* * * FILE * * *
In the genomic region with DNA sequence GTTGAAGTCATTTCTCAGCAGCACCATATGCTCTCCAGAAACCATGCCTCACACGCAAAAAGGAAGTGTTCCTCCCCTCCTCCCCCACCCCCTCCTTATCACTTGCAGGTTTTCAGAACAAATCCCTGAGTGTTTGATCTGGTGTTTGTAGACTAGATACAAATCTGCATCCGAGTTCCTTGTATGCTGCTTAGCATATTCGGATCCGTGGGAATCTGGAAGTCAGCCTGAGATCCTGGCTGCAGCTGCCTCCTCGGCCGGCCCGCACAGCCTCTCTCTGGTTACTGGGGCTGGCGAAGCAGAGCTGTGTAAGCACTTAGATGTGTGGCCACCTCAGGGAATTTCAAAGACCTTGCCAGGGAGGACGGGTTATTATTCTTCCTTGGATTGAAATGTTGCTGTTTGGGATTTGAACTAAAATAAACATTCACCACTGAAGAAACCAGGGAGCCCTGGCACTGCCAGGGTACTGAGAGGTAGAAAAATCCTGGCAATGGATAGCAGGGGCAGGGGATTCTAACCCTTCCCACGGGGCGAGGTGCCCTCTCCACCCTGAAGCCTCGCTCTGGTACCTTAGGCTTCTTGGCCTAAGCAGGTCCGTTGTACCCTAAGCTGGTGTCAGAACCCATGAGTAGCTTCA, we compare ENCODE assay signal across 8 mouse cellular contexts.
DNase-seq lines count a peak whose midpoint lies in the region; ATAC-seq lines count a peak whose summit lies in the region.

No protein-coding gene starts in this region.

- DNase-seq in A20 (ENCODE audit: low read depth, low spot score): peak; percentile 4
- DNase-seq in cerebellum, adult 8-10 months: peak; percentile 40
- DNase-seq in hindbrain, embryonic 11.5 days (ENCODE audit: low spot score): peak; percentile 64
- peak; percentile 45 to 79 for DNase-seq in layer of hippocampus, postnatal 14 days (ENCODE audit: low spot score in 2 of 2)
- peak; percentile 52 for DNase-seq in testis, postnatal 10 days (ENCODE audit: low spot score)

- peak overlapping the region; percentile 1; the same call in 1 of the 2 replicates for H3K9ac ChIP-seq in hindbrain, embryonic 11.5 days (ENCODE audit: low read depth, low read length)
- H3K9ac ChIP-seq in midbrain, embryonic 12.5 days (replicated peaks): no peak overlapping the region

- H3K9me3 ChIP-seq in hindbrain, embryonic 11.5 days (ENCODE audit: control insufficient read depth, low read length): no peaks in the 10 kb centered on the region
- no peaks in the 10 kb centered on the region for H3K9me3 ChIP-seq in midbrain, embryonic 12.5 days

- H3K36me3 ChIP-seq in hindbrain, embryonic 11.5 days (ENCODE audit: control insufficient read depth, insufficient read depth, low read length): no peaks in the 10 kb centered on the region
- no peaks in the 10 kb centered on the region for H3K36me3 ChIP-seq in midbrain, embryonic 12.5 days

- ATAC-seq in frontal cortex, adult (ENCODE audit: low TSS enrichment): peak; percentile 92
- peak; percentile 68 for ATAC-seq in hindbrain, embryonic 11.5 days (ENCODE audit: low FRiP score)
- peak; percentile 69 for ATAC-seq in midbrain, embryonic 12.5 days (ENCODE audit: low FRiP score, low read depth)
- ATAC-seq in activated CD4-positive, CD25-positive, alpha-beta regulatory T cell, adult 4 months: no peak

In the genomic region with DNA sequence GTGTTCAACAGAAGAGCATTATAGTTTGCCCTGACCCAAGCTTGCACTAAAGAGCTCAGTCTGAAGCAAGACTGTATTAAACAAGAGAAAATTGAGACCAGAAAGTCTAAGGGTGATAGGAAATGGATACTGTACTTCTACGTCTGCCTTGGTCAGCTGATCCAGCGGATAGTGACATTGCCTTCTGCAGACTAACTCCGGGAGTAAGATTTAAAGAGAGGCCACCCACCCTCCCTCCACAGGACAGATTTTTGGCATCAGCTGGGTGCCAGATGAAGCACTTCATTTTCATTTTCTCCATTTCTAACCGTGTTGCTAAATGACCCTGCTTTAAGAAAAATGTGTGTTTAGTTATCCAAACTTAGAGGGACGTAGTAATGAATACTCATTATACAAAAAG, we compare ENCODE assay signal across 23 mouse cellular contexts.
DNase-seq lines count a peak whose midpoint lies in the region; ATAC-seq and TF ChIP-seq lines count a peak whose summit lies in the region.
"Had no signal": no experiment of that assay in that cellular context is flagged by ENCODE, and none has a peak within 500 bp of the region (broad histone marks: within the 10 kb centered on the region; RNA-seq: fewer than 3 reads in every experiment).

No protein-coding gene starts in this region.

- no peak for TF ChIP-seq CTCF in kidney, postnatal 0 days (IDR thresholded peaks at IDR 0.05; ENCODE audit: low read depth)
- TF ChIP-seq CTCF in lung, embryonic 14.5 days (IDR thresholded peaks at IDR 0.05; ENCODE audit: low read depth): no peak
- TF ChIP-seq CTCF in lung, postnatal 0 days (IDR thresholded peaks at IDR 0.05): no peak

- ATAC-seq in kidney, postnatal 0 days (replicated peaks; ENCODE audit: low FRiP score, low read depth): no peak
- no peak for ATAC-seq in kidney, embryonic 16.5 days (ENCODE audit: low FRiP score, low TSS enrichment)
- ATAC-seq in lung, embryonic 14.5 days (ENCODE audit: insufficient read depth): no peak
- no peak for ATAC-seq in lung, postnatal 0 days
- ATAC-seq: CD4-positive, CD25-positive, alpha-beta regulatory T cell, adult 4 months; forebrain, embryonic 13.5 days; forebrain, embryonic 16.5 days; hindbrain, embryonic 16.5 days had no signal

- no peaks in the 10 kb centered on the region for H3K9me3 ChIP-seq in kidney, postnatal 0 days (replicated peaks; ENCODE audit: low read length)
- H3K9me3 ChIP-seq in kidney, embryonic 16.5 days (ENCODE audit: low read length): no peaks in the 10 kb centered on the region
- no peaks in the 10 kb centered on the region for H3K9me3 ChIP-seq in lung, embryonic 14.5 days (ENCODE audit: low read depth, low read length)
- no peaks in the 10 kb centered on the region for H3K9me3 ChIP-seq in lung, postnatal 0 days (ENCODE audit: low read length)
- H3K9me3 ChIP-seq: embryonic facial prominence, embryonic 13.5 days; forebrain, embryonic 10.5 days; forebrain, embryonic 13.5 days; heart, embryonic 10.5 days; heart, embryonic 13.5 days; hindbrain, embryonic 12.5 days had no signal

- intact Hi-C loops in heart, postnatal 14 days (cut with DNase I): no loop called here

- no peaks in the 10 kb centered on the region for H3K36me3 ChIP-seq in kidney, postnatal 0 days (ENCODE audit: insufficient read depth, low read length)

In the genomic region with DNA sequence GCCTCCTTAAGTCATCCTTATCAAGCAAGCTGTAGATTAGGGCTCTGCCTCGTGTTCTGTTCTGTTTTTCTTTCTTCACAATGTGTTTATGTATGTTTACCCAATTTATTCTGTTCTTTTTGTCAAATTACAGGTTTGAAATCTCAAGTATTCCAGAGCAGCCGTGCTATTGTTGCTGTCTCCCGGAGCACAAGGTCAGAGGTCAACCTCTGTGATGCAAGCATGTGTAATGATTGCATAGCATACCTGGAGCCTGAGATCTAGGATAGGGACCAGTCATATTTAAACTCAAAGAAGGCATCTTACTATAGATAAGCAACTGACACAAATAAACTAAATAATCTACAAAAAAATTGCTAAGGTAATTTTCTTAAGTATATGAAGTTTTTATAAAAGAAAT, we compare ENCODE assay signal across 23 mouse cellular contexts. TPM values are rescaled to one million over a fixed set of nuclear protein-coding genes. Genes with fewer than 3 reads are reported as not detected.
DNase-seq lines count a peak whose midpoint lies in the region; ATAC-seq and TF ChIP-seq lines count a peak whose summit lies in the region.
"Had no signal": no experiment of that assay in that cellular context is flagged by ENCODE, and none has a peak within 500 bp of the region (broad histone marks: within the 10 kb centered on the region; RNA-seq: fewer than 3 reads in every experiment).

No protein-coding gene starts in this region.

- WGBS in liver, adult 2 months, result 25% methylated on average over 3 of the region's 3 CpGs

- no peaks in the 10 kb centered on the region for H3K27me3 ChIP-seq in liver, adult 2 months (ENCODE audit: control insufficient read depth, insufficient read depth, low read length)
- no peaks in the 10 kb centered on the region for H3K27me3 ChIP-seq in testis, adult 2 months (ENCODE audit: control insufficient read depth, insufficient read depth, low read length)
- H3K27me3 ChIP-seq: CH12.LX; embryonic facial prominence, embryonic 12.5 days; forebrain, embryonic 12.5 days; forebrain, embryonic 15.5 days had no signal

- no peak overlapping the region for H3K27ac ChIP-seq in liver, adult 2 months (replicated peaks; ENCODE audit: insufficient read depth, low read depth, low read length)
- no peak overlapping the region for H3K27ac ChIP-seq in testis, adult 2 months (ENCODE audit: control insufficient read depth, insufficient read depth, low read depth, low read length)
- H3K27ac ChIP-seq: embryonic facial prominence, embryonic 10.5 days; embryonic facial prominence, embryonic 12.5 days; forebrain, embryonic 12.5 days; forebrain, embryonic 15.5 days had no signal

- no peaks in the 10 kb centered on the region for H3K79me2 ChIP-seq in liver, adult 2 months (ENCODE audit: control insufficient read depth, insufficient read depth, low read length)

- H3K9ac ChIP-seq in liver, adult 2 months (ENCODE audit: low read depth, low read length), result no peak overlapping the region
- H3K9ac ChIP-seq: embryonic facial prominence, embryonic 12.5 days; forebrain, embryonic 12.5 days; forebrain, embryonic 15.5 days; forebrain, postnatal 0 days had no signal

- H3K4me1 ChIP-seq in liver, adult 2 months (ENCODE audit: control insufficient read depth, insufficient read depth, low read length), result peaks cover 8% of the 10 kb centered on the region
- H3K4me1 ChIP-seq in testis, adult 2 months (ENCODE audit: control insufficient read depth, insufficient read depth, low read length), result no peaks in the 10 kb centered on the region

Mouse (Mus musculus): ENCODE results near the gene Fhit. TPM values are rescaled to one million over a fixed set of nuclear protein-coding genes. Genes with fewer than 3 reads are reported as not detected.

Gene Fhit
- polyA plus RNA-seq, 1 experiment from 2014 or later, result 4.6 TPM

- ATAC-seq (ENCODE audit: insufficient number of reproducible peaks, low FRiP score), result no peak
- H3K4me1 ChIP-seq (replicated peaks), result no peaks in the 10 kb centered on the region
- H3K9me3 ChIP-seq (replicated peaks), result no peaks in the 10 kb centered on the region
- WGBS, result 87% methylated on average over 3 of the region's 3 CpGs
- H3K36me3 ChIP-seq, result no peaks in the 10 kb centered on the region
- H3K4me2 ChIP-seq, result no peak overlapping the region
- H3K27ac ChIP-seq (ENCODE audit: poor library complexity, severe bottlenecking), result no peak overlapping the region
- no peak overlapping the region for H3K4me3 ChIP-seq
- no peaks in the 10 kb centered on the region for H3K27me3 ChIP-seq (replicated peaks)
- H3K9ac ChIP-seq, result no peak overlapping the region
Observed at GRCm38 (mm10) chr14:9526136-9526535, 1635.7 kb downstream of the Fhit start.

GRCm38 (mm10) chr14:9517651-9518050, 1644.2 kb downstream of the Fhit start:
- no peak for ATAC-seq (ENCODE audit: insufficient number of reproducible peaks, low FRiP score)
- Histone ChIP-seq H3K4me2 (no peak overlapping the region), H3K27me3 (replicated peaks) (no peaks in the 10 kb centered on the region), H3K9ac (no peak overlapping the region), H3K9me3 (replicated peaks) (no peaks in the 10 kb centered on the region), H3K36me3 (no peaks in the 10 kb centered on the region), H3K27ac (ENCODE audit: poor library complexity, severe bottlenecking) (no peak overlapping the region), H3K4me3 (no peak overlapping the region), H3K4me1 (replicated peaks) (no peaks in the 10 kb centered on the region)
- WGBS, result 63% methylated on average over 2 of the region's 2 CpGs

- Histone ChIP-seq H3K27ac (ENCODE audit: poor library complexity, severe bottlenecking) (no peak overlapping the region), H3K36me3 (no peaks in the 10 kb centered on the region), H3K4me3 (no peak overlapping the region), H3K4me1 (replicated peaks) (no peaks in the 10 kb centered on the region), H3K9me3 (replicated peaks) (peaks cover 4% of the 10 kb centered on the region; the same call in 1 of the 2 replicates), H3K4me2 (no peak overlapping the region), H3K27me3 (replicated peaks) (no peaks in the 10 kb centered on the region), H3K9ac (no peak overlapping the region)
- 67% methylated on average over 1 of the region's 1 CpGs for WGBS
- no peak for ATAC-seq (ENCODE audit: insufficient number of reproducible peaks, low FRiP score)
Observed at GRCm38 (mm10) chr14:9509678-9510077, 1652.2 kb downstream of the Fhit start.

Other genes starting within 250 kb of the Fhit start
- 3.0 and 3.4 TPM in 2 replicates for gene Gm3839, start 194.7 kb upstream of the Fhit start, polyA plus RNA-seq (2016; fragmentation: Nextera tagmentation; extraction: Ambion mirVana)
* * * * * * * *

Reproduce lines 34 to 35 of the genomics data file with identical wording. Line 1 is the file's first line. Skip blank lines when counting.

- no peaks in the 10 kb centered on the region for H3K9me3 ChIP-seq in lung, postnatal 0 days (ENCODE audit: low read length)
- H3K9me3 ChIP-seq: embryonic facial prominence, embryonic 13.5 days; forebrain, embryonic 10.5 days; forebrain, embryonic 13.5 days; heart, embryonic 10.5 days; heart, embryonic 13.5 days; hindbrain, embryonic 12.5 days had no signal